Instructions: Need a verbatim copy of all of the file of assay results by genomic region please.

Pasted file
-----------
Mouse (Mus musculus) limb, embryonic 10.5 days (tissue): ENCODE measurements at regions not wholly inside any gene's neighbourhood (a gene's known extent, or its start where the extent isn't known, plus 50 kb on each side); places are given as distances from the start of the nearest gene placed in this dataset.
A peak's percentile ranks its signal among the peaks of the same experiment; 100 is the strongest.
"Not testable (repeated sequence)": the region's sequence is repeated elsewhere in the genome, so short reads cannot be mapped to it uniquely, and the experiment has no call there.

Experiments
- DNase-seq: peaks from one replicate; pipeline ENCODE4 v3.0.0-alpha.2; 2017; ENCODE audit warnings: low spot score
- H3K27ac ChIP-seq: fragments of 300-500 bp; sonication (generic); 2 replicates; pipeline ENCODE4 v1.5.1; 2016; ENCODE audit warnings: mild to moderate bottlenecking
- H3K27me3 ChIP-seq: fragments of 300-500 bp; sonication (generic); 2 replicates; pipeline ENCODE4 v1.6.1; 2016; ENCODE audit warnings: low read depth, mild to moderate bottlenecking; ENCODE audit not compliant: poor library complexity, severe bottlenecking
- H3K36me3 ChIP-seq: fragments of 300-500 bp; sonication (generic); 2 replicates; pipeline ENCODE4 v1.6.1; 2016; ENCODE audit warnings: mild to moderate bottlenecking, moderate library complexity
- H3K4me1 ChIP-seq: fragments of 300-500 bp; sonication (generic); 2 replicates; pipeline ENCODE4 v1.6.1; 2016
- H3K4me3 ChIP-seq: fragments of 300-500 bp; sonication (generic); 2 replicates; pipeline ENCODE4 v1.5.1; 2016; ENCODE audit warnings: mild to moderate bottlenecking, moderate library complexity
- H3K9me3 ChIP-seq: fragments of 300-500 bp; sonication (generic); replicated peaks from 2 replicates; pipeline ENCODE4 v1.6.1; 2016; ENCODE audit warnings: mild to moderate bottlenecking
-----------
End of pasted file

Mouse (Mus musculus) limb, embryonic 10.5 days (tissue): ENCODE measurements at regions not wholly inside any gene's neighbourhood (a gene's known extent, or its start where the extent isn't known, plus 50 kb on each side); places are given as distances from the start of the nearest gene placed in this dataset.
A peak's percentile ranks its signal among the peaks of the same experiment; 100 is the strongest.
"Not testable (repeated sequence)": the region's sequence is repeated elsewhere in the genome, so short reads cannot be mapped to it uniquely, and the experiment has no call there.

Experiments
- DNase-seq: peaks from one replicate; pipeline ENCODE4 v3.0.0-alpha.2; 2017; ENCODE audit warnings: low spot score
- H3K27ac ChIP-seq: fragments of 300-500 bp; sonication (generic); 2 replicates; pipeline ENCODE4 v1.5.1; 2016; ENCODE audit warnings: mild to moderate bottlenecking
- H3K27me3 ChIP-seq: fragments of 300-500 bp; sonication (generic); 2 replicates; pipeline ENCODE4 v1.6.1; 2016; ENCODE audit warnings: low read depth, mild to moderate bottlenecking; ENCODE audit not compliant: poor library complexity, severe bottlenecking
- H3K36me3 ChIP-seq: fragments of 300-500 bp; sonication (generic); 2 replicates; pipeline ENCODE4 v1.6.1; 2016; ENCODE audit warnings: mild to moderate bottlenecking, moderate library complexity
- H3K4me1 ChIP-seq: fragments of 300-500 bp; sonication (generic); 2 replicates; pipeline ENCODE4 v1.6.1; 2016
- H3K4me3 ChIP-seq: fragments of 300-500 bp; sonication (generic); 2 replicates; pipeline ENCODE4 v1.5.1; 2016; ENCODE audit warnings: mild to moderate bottlenecking, moderate library complexity
- H3K9me3 ChIP-seq: fragments of 300-500 bp; sonication (generic); replicated peaks from 2 replicates; pipeline ENCODE4 v1.6.1; 2016; ENCODE audit warnings: mild to moderate bottlenecking